When the button is pressed, an ActionEvent is generated. Using the ActionEvent object passed to the actionPerformed( ) method of the registered ActionListener, you can obtain the action command string associated with the button. By default, this is the string displayed inside the button. However, you can set the action command by calling setActionCommand( ) on the button. You can obtain the action command by calling getActionCommand( ) on the event object. It is declared like this:

 

String getActionCommand( )

 

The action command identifies the button. Thus, when using two or more buttons within the same application, the action command gives you an easy way to determine which button was pressed.

 

In the preceding chapter, you saw an example of a text-based button. The following demonstrates an icon-based button. It displays four push buttons and a label. Each button displays an icon that represents a timepiece. When a button is pressed, the name of that timepiece is displayed in the label.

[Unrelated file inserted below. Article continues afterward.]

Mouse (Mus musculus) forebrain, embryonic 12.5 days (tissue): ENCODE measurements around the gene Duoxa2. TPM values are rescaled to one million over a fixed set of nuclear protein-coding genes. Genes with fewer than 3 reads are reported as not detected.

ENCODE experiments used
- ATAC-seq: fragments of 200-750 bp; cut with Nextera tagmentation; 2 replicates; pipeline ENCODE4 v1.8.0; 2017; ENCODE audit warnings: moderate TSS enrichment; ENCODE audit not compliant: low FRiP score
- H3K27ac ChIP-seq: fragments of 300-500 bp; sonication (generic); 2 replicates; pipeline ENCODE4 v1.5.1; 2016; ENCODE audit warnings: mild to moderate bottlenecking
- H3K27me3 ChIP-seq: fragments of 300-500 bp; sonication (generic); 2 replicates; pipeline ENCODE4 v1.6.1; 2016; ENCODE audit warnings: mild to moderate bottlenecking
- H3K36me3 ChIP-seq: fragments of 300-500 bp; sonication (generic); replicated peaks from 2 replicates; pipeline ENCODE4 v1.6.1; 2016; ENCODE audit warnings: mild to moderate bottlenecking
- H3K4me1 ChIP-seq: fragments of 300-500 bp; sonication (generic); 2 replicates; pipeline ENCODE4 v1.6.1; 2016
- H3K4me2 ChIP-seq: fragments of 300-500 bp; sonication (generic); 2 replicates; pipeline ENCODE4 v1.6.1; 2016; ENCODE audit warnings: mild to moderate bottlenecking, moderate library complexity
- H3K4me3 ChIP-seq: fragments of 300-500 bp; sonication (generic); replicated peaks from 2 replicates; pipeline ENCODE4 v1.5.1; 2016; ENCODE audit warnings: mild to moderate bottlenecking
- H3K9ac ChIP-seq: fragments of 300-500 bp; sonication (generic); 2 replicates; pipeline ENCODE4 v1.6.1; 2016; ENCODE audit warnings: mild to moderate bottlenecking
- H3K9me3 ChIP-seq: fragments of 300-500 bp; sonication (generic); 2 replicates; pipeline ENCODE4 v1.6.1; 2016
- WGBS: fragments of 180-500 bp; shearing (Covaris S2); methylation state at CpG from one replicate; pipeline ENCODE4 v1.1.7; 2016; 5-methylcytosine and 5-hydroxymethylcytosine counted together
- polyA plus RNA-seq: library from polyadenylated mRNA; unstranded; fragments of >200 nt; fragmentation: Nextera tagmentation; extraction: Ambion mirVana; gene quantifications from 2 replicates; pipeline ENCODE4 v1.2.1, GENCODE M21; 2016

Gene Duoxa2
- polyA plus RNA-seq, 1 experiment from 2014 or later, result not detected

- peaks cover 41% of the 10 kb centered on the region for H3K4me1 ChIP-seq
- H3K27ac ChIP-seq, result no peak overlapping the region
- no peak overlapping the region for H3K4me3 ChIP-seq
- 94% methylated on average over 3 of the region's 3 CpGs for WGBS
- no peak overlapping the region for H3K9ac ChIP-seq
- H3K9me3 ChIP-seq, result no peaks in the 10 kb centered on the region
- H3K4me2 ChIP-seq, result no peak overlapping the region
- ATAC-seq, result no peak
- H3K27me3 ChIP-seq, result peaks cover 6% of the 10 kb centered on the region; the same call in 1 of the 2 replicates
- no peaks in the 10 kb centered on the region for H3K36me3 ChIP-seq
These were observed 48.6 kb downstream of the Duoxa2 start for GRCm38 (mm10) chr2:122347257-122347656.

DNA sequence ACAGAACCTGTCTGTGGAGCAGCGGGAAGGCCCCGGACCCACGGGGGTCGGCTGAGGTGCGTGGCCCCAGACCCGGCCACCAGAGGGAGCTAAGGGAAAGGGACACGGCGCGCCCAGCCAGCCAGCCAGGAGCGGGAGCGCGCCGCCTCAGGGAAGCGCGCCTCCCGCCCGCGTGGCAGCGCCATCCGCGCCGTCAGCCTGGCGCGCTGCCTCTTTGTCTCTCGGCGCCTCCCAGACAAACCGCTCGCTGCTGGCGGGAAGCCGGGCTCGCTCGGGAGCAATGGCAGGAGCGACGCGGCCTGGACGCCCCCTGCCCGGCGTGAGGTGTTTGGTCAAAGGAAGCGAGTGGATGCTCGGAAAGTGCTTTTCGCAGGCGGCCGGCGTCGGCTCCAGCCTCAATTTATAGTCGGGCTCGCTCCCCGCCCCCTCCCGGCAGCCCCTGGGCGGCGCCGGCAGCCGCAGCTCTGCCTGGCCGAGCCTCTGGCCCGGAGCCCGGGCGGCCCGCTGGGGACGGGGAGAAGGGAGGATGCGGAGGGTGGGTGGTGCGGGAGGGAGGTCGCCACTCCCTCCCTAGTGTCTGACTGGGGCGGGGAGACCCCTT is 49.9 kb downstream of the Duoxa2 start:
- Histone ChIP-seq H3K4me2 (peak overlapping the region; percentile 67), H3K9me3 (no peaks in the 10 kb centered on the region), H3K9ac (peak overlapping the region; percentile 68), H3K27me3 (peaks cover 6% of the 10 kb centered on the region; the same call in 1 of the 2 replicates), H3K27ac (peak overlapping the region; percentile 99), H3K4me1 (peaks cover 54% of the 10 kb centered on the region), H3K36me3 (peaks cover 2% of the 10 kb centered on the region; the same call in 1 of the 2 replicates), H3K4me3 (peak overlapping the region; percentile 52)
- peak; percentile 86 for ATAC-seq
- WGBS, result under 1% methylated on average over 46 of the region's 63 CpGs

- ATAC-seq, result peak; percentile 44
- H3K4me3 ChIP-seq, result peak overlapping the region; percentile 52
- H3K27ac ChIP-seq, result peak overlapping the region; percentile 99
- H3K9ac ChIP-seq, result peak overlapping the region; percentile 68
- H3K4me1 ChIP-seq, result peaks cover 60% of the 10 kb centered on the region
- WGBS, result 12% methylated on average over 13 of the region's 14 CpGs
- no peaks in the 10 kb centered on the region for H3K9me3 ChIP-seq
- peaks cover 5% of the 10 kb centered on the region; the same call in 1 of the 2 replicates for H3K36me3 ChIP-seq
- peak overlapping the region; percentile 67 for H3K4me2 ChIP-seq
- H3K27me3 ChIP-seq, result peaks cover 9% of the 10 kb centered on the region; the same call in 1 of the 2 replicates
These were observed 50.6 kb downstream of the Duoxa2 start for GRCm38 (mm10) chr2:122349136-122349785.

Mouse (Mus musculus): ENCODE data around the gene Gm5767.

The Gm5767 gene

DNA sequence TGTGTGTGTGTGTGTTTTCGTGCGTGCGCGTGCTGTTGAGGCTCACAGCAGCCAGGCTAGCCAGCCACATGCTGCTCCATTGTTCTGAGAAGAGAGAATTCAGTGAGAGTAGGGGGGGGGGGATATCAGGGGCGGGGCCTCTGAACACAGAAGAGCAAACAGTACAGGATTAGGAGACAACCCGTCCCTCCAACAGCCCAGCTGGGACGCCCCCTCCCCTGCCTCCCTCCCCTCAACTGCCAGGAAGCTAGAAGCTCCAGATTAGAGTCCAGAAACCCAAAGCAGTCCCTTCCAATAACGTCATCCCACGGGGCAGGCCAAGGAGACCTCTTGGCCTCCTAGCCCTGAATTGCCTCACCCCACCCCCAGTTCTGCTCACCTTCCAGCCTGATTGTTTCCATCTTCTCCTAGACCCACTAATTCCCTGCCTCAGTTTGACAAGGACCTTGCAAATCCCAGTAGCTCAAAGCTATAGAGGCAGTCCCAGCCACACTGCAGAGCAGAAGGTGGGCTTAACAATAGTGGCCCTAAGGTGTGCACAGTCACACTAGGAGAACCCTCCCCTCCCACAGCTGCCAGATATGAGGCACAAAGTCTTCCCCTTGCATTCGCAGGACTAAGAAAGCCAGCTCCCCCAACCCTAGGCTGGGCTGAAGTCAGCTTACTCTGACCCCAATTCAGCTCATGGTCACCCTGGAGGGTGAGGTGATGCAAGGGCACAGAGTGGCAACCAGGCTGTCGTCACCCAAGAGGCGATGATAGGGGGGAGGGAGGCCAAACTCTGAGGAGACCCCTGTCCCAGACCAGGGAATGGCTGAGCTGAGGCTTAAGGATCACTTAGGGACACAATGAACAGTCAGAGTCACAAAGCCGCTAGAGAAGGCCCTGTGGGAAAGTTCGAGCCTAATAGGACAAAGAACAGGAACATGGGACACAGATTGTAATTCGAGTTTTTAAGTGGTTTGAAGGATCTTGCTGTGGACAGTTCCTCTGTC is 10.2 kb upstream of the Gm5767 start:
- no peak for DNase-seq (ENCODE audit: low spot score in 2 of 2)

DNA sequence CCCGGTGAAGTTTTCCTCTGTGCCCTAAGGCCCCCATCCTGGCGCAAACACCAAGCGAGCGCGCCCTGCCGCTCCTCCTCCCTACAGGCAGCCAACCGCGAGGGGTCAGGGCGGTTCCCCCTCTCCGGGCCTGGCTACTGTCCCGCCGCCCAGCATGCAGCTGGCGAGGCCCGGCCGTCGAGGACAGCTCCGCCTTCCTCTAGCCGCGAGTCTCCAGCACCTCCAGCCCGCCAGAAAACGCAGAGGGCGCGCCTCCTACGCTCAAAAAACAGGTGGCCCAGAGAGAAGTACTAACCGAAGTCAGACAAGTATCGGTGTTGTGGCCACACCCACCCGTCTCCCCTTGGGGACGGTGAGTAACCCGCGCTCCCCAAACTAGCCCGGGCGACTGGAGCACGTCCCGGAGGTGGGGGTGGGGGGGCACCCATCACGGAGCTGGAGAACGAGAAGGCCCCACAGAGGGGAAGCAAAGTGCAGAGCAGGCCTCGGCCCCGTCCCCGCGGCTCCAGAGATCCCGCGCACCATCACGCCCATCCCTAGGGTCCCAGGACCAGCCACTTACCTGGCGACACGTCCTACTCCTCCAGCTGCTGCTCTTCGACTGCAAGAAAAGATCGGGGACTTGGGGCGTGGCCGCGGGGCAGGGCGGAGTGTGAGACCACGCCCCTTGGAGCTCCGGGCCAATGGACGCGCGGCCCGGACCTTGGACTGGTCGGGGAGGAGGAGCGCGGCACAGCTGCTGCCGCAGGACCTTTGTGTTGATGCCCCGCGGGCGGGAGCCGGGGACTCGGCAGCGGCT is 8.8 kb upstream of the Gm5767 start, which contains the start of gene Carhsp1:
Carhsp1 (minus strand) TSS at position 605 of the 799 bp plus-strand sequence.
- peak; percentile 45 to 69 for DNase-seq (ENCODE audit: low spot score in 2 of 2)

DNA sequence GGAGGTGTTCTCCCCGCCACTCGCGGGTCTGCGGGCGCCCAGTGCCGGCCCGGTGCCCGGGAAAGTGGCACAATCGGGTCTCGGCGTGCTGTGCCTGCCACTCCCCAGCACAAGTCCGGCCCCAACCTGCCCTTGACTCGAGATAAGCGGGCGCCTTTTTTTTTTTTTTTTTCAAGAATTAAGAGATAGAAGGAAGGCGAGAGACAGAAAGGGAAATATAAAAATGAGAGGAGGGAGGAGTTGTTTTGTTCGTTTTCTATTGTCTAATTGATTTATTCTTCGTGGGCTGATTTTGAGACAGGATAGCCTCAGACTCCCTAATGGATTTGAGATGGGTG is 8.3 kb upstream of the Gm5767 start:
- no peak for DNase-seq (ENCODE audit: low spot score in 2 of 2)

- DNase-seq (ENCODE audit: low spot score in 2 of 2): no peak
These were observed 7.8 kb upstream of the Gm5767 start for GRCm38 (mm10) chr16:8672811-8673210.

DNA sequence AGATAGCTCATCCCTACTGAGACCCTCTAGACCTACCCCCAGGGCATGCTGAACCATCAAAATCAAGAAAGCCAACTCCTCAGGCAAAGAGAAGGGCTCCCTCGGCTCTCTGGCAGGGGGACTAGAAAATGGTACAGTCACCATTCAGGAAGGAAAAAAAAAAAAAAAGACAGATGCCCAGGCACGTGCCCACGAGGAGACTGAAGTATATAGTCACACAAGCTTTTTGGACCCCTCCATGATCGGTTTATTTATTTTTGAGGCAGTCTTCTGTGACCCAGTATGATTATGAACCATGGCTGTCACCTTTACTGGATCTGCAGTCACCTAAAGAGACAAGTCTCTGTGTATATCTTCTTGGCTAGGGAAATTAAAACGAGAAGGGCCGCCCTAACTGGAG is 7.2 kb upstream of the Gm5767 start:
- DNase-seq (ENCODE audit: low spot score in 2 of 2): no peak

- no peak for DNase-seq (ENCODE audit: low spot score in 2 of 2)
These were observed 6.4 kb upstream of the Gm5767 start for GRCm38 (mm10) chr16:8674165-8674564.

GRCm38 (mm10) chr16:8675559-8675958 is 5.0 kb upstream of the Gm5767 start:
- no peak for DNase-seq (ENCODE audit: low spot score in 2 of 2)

// Demonstrate an icon-based JButton.

import java.awt.*;

 

import java.awt.event.*; import javax.swing.*; /*

 

<applet code="JButtonDemo" width=250 height=750> </applet>

 

*/

 

public class JButtonDemo extends JApplet implements ActionListener {

 

JLabel jlab;

 

public void init() { try {

 

SwingUtilities.invokeAndWait( new Runnable() {

 

public void run() { makeGUI();

 

}

 

}

 

);

 

} catch (Exception exc) {

 

System.out.println("Can't create because of " + exc);

 

}

 

}

 

private void makeGUI() {

 

     Change to flow layout. setLayout(new FlowLayout());

 

     Add buttons to content pane.

 

ImageIcon hourglass = new ImageIcon("hourglass.png"); JButton jb = new JButton(hourglass); jb.setActionCommand("Hourglass"); jb.addActionListener(this);

 

add(jb);

 

ImageIcon analog = new ImageIcon("analog.png"); jb = new JButton(analog); jb.setActionCommand("Analog Clock"); jb.addActionListener(this);

 

add(jb);

 

ImageIcon digital = new ImageIcon("digital.png"); jb = new JButton(digital); jb.setActionCommand("Digital Clock"); jb.addActionListener(this);

add(jb);